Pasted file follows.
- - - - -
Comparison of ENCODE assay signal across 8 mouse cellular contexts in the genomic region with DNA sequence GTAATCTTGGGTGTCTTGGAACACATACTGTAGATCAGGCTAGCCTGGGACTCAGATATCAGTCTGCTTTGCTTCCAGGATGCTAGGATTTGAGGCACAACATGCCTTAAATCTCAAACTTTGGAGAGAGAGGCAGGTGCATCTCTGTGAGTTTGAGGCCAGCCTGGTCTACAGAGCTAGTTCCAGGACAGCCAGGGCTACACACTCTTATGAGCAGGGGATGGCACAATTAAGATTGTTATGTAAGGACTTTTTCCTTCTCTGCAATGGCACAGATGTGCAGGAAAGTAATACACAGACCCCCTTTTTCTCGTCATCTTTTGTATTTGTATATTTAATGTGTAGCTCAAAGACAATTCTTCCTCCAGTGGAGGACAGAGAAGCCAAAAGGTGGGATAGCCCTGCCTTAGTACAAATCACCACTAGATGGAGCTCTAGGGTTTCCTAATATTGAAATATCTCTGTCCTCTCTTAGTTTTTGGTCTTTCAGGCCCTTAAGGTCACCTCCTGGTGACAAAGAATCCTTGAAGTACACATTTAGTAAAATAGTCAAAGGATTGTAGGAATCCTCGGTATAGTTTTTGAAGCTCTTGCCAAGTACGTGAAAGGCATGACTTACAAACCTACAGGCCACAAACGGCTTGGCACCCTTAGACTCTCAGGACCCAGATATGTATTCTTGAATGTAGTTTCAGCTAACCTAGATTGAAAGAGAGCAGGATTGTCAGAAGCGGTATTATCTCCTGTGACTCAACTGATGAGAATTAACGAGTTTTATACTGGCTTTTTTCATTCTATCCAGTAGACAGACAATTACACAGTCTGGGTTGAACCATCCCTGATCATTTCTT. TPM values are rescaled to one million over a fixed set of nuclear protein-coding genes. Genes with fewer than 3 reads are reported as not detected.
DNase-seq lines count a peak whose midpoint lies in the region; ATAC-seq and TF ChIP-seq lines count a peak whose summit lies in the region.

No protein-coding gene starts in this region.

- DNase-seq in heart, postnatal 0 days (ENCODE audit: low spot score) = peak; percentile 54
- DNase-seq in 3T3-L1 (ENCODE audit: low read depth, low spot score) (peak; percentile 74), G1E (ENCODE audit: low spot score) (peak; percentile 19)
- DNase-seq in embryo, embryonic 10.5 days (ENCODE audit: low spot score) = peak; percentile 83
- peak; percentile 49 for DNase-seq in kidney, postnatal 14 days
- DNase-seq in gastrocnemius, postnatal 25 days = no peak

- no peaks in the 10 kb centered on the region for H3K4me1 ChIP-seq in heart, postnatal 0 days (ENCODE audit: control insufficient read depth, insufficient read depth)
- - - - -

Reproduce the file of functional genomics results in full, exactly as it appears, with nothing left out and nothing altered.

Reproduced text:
Comparison of ENCODE assay signal across 8 mouse cellular contexts in the genomic region with DNA sequence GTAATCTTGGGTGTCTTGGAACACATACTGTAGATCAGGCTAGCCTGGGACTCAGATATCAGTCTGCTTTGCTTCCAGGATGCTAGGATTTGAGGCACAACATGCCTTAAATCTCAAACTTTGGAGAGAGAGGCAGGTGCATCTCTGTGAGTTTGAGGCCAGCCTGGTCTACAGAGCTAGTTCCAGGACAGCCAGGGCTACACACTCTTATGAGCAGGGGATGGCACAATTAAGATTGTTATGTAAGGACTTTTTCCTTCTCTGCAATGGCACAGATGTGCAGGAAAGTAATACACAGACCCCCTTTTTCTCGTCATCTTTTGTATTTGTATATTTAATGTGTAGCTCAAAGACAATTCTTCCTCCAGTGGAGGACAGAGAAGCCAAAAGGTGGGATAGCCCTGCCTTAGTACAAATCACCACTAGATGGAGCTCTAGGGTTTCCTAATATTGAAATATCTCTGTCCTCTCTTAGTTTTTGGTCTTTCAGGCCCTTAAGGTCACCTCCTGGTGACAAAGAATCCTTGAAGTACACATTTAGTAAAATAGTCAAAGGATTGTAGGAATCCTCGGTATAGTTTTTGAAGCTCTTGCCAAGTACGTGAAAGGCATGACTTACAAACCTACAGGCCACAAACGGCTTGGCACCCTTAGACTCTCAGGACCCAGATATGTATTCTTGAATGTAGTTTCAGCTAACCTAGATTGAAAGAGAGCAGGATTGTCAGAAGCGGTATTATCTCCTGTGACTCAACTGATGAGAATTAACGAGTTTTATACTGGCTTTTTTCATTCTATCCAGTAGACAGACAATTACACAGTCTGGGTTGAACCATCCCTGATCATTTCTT. TPM values are rescaled to one million over a fixed set of nuclear protein-coding genes. Genes with fewer than 3 reads are reported as not detected.
DNase-seq lines count a peak whose midpoint lies in the region; ATAC-seq and TF ChIP-seq lines count a peak whose summit lies in the region.

No protein-coding gene starts in this region.

- DNase-seq in heart, postnatal 0 days (ENCODE audit: low spot score) = peak; percentile 54
- DNase-seq in 3T3-L1 (ENCODE audit: low read depth, low spot score) (peak; percentile 74), G1E (ENCODE audit: low spot score) (peak; percentile 19)
- DNase-seq in embryo, embryonic 10.5 days (ENCODE audit: low spot score) = peak; percentile 83
- peak; percentile 49 for DNase-seq in kidney, postnatal 14 days
- DNase-seq in gastrocnemius, postnatal 25 days = no peak

- no peaks in the 10 kb centered on the region for H3K4me1 ChIP-seq in heart, postnatal 0 days (ENCODE audit: control insufficient read depth, insufficient read depth)